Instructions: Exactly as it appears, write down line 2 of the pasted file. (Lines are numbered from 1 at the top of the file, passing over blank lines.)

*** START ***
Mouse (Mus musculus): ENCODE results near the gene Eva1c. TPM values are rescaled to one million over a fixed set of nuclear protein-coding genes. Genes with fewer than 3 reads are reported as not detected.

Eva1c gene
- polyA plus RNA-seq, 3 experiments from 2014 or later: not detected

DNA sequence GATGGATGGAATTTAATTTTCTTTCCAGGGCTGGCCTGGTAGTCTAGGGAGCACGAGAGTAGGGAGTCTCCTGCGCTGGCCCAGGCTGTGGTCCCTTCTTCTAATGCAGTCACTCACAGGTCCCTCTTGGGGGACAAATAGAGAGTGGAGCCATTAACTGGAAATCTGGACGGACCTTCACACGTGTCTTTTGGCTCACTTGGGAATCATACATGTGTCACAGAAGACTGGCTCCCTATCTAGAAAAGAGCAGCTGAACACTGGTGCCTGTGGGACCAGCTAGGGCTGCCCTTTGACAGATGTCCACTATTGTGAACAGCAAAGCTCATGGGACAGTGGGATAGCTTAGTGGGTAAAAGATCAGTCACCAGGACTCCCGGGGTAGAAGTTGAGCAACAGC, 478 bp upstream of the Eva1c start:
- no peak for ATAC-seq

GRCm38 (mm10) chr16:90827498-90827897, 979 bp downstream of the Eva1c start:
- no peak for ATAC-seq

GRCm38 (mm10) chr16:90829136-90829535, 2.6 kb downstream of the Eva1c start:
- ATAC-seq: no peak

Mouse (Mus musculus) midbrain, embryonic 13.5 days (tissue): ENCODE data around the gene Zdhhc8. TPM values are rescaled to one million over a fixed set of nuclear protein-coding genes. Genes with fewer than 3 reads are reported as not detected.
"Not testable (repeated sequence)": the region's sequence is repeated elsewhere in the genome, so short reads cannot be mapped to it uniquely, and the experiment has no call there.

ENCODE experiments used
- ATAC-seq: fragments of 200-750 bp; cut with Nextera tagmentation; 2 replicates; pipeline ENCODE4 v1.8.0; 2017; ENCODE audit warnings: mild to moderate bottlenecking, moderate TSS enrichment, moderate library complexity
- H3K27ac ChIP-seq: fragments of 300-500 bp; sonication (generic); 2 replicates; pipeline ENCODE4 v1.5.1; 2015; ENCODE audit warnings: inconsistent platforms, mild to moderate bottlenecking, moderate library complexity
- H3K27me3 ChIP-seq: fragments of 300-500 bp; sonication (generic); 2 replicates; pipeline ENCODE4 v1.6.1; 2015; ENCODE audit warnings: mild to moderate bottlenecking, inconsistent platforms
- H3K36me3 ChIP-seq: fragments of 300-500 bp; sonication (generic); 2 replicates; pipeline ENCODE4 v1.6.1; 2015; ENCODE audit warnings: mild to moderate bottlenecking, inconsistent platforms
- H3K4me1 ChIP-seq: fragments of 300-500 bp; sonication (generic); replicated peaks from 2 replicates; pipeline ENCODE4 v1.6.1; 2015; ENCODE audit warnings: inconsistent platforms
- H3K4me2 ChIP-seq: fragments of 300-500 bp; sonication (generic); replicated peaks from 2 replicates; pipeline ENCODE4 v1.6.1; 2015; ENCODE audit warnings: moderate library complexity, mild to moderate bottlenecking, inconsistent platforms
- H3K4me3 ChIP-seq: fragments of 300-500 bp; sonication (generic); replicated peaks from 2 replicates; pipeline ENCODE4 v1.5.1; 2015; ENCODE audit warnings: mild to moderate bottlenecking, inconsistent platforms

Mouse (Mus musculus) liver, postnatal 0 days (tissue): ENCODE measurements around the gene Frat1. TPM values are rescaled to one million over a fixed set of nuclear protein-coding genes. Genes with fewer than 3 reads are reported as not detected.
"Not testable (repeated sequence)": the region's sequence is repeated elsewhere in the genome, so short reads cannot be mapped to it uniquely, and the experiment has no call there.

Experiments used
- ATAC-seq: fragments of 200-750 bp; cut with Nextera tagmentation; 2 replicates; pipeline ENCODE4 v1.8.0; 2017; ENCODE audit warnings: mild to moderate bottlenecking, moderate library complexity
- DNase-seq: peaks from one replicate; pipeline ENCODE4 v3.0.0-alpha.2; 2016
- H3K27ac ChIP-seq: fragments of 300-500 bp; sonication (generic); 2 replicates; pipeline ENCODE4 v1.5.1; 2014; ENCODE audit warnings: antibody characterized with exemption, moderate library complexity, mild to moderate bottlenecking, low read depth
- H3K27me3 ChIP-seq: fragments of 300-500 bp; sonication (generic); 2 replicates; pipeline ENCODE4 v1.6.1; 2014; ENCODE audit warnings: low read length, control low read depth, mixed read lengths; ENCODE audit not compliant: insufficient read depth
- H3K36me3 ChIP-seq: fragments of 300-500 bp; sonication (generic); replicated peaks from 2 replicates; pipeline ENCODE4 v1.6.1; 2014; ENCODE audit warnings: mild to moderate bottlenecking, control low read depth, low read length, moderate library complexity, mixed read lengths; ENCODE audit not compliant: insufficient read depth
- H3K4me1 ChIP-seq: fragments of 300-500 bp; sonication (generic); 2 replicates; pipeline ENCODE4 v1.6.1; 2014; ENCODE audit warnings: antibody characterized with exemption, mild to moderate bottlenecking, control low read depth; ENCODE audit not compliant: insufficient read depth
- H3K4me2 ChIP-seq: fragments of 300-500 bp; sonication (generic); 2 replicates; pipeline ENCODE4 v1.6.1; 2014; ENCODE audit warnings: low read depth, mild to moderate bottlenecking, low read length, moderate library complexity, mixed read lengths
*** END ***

Eva1c gene